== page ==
If you’ve seen a movie about Japan, you’ve probably seen Shibuya Crossing. It features heavily in one of my favorite films, Lost in Translation.
The “scramble crossing,” as it is so called, is one of the most photographed areas of any city in the world. Almost every car traveling near Shibuya Station stops as pedestrians flood the intersection. Thousands of people at any given moment can be in this area, surrounded by cars, buildings, and lights. As impressive as it looks on a movie, it’s even more impressive in person.
So too is the endless urban landscape filled with everything imaginable, signs, restaurants, shops, arcades. Tokyo is an extraordinary place.
This is why it’s easy to miss, when walking around Shibuya, a small bronze statue of a dog.
A dog named Hachikō.
Hachikō was an Akita, then a breed dying out, owned by a university professor named Hidesaburo Ueno. Each day Ueno would take a train out of Shibuya to the University of Tokyo. And when he would return, there was Hachikō, waiting for him.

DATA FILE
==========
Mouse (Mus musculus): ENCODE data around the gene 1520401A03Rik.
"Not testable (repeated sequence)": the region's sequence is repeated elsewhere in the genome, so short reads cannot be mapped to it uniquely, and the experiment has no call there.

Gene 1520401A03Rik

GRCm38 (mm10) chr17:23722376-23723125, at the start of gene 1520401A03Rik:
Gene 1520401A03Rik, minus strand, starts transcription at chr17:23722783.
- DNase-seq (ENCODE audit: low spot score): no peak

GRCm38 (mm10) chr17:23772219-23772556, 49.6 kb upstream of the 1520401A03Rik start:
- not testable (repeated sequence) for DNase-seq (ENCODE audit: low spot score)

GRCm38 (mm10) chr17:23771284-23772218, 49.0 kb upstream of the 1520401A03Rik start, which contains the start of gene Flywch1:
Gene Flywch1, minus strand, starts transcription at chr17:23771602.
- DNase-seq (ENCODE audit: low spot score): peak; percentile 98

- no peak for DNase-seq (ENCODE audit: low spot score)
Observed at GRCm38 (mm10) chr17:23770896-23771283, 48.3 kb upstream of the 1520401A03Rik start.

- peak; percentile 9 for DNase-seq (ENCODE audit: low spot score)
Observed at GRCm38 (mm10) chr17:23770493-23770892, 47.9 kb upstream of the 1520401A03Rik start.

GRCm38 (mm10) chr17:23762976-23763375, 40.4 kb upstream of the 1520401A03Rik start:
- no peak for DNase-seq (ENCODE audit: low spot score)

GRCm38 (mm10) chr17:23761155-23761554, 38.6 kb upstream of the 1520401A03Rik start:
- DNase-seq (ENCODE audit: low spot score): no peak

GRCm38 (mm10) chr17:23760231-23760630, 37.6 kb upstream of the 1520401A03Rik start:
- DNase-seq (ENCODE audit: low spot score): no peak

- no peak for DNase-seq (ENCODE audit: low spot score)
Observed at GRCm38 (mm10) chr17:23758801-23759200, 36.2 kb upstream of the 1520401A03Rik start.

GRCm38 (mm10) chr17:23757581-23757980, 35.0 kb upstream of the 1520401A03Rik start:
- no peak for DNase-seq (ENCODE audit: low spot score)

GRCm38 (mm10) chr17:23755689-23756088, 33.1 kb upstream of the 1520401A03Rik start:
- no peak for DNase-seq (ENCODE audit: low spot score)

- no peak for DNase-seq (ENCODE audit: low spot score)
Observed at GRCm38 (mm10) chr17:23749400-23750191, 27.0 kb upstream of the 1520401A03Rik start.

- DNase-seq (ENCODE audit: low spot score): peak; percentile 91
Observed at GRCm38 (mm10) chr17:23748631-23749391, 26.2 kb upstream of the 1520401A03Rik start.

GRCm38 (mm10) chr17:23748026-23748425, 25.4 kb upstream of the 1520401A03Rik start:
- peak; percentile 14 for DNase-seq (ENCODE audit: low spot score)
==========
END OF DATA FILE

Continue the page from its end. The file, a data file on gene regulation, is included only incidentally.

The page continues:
But one day, Ueno did not return. He died of a cerebral hemorrhage at the university. Hachikō waited and waited. At some point, presumably, the dog went home.
The next day, Hachikō returned and waited for Ueno again. And when he did not arrive at the station that day, he came back the next. And the next.
And faithful, loyal Hachikō did this for 9 years, 9 months, and 15 days.
When Hachikō died in March, 1935, he was already famous. So famous, in fact, that he overshadowed his accomplished owner. He became a symbol of loyalty in Japan, a culture so richly imbued with the importance of family and connection.
Today, we are shocked by the news of a mass killing inspired by nothing but pure hate, whatever the person who did it may say.
In the midst of this, it is worth remembering that evil is repelled by love.
True love, the love of our Savior, is a love that never ends. As the author of Hebrews says, our God is a consuming fire. He will not forget us, not ever. He is always with us. And He always draws us to Himself.
In our world today, filled with anger and hate, we should recall this. We need this.
Which is why we can take heart in remembering the example of humble Hachikō. He was not only a dog, but a symbol of something much greater. A symbol of what true, dedicated love looks like. Magnify that to eternity, and we can perhaps begin to glimpse how our Lord sees us.